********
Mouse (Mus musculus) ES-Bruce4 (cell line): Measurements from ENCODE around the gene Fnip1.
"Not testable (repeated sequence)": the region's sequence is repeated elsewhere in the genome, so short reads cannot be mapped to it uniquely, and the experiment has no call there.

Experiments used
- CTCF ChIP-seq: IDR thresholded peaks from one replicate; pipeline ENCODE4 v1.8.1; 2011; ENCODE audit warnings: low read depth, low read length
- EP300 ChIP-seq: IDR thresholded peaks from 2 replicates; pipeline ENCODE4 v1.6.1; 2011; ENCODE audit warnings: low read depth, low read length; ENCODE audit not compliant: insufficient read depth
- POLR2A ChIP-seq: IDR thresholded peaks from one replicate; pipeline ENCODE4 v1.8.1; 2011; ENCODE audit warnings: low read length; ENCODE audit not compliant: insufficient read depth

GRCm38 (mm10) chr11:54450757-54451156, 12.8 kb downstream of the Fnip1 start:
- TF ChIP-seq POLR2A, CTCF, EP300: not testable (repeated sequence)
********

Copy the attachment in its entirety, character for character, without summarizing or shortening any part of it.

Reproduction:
Mouse (Mus musculus) ES-Bruce4 (cell line): Measurements from ENCODE around the gene Fnip1.
"Not testable (repeated sequence)": the region's sequence is repeated elsewhere in the genome, so short reads cannot be mapped to it uniquely, and the experiment has no call there.

Experiments used
- CTCF ChIP-seq: IDR thresholded peaks from one replicate; pipeline ENCODE4 v1.8.1; 2011; ENCODE audit warnings: low read depth, low read length
- EP300 ChIP-seq: IDR thresholded peaks from 2 replicates; pipeline ENCODE4 v1.6.1; 2011; ENCODE audit warnings: low read depth, low read length; ENCODE audit not compliant: insufficient read depth
- POLR2A ChIP-seq: IDR thresholded peaks from one replicate; pipeline ENCODE4 v1.8.1; 2011; ENCODE audit warnings: low read length; ENCODE audit not compliant: insufficient read depth

GRCm38 (mm10) chr11:54450757-54451156, 12.8 kb downstream of the Fnip1 start:
- TF ChIP-seq POLR2A, CTCF, EP300: not testable (repeated sequence)